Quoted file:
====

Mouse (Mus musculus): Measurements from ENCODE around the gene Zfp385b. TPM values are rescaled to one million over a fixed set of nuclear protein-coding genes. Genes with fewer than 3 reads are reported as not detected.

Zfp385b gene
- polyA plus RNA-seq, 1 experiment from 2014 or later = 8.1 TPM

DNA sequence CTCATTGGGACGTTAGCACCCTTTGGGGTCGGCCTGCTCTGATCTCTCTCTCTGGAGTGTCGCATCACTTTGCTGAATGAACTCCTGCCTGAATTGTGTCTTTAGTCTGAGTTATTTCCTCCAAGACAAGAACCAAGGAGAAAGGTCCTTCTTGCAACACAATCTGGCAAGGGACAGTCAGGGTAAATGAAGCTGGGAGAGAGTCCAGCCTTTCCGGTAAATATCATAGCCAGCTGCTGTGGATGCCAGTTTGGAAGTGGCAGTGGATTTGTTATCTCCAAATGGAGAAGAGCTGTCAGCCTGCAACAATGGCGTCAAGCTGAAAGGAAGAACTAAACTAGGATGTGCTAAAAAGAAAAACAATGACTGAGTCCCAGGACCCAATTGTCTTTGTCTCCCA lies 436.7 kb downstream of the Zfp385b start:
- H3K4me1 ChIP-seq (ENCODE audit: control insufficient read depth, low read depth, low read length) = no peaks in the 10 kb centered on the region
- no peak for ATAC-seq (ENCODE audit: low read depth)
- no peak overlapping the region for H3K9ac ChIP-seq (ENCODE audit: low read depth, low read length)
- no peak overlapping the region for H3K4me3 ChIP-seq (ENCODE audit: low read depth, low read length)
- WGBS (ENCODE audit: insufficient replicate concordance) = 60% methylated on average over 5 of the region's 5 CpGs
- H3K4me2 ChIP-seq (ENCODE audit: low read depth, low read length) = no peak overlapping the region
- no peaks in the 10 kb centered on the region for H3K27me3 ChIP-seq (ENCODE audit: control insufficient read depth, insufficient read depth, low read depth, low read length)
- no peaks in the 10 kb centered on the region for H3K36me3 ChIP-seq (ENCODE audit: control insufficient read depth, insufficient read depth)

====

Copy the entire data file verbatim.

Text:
Mouse (Mus musculus): Measurements from ENCODE around the gene Zfp385b. TPM values are rescaled to one million over a fixed set of nuclear protein-coding genes. Genes with fewer than 3 reads are reported as not detected.

Zfp385b gene
- polyA plus RNA-seq, 1 experiment from 2014 or later = 8.1 TPM

DNA sequence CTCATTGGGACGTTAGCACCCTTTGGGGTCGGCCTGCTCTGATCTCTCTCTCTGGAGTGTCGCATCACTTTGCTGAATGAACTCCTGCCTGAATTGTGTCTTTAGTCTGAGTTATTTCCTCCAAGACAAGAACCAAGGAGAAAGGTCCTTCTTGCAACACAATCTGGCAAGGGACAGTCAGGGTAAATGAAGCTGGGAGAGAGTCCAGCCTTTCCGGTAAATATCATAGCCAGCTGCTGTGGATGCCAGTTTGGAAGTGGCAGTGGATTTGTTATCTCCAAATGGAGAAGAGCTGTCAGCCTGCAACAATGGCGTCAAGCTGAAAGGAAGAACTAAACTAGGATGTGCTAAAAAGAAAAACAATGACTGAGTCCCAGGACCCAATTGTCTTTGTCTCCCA lies 436.7 kb downstream of the Zfp385b start:
- H3K4me1 ChIP-seq (ENCODE audit: control insufficient read depth, low read depth, low read length) = no peaks in the 10 kb centered on the region
- no peak for ATAC-seq (ENCODE audit: low read depth)
- no peak overlapping the region for H3K9ac ChIP-seq (ENCODE audit: low read depth, low read length)
- no peak overlapping the region for H3K4me3 ChIP-seq (ENCODE audit: low read depth, low read length)
- WGBS (ENCODE audit: insufficient replicate concordance) = 60% methylated on average over 5 of the region's 5 CpGs
- H3K4me2 ChIP-seq (ENCODE audit: low read depth, low read length) = no peak overlapping the region
- no peaks in the 10 kb centered on the region for H3K27me3 ChIP-seq (ENCODE audit: control insufficient read depth, insufficient read depth, low read depth, low read length)
- no peaks in the 10 kb centered on the region for H3K36me3 ChIP-seq (ENCODE audit: control insufficient read depth, insufficient read depth)